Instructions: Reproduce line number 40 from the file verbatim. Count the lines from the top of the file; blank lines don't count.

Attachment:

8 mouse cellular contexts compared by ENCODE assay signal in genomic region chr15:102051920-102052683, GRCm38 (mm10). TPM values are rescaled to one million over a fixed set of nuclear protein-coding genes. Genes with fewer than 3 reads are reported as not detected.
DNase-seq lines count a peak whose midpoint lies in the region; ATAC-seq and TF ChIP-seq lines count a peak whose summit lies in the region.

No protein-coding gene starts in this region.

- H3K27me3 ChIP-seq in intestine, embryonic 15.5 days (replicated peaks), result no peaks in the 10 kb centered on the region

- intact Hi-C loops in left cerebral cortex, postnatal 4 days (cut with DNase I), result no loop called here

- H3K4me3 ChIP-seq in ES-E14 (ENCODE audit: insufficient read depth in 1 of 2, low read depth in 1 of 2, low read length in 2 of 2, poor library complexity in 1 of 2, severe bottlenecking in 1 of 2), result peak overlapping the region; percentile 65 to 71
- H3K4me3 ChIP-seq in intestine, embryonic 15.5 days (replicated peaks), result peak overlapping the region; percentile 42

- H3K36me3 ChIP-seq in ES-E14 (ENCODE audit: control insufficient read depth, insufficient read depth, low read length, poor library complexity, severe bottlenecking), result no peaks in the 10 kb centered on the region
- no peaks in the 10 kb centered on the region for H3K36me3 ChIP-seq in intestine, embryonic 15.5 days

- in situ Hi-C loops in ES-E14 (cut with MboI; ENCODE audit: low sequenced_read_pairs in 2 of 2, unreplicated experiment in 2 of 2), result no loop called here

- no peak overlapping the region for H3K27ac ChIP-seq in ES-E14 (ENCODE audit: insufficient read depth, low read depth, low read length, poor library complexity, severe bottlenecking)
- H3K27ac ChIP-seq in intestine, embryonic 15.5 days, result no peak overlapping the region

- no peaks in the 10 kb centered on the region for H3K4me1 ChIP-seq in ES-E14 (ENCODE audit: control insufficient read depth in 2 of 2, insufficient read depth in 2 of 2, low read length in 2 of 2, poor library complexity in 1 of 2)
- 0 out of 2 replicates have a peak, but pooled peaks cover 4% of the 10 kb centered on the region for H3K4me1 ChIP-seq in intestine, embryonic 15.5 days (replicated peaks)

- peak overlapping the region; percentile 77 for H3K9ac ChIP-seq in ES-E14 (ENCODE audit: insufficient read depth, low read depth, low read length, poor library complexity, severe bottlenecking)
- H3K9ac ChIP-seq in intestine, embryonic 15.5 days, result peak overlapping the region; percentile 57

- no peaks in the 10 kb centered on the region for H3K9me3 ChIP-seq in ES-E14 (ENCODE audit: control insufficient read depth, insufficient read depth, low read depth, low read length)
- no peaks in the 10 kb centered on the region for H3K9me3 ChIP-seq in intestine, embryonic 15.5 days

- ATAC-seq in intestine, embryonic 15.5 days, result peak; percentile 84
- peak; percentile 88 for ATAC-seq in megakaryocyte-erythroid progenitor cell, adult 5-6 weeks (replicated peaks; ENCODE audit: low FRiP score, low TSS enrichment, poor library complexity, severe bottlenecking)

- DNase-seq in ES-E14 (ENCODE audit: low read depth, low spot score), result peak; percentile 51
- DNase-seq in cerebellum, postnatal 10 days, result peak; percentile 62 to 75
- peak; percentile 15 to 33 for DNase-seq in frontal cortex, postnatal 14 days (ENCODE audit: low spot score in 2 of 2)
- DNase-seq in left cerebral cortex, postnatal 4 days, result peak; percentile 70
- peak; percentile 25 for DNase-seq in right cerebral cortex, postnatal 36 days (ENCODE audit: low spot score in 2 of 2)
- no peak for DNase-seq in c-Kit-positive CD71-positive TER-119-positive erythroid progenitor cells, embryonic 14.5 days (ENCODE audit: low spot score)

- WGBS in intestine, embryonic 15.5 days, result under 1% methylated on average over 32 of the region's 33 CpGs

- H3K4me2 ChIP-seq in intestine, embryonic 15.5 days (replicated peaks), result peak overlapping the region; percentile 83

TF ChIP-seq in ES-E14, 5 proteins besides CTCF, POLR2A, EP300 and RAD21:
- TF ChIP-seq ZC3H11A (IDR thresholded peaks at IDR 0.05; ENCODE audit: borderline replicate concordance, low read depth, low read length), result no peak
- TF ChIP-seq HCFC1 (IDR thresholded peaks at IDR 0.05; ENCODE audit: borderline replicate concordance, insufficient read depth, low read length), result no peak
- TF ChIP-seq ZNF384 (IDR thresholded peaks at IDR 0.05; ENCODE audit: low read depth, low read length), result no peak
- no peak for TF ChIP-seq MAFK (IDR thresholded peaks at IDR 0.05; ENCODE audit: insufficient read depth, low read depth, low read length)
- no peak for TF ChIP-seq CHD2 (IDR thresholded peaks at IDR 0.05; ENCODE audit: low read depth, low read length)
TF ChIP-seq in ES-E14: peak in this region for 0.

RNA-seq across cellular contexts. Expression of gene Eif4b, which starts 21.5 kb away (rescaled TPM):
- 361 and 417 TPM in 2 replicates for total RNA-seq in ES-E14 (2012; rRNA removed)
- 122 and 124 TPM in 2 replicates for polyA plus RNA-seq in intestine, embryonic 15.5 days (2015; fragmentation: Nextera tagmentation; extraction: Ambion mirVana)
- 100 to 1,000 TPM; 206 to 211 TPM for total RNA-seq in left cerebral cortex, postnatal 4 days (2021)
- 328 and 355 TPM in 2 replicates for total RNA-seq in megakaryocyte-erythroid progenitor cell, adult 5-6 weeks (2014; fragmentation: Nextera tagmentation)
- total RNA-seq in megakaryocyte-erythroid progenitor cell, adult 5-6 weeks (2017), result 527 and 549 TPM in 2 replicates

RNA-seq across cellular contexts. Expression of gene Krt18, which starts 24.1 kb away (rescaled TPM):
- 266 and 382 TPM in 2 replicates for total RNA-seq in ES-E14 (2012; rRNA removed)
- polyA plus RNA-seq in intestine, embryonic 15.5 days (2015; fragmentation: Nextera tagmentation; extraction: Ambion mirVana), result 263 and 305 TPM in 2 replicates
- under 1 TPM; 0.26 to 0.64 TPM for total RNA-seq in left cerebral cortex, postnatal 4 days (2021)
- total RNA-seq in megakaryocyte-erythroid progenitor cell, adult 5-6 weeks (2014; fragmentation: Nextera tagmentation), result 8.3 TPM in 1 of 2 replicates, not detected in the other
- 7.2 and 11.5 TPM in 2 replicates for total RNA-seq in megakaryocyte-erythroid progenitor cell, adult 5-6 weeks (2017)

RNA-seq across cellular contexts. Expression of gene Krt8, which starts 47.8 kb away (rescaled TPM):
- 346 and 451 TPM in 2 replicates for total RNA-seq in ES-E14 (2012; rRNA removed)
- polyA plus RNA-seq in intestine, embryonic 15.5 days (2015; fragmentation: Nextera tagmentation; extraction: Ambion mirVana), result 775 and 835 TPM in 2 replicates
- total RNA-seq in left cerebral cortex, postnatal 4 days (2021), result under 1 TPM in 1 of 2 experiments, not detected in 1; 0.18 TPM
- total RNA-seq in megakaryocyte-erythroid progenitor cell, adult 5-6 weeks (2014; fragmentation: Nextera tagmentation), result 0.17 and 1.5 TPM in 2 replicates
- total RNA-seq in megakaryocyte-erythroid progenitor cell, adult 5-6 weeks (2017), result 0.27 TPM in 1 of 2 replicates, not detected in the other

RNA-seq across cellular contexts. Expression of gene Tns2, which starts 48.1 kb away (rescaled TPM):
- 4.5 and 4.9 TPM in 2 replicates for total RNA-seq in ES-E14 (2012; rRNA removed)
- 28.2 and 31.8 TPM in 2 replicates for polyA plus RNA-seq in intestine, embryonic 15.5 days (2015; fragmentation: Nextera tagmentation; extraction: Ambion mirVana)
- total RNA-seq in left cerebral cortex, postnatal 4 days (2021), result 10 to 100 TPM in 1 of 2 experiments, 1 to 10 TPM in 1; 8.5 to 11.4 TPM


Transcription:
- 328 and 355 TPM in 2 replicates for total RNA-seq in megakaryocyte-erythroid progenitor cell, adult 5-6 weeks (2014; fragmentation: Nextera tagmentation)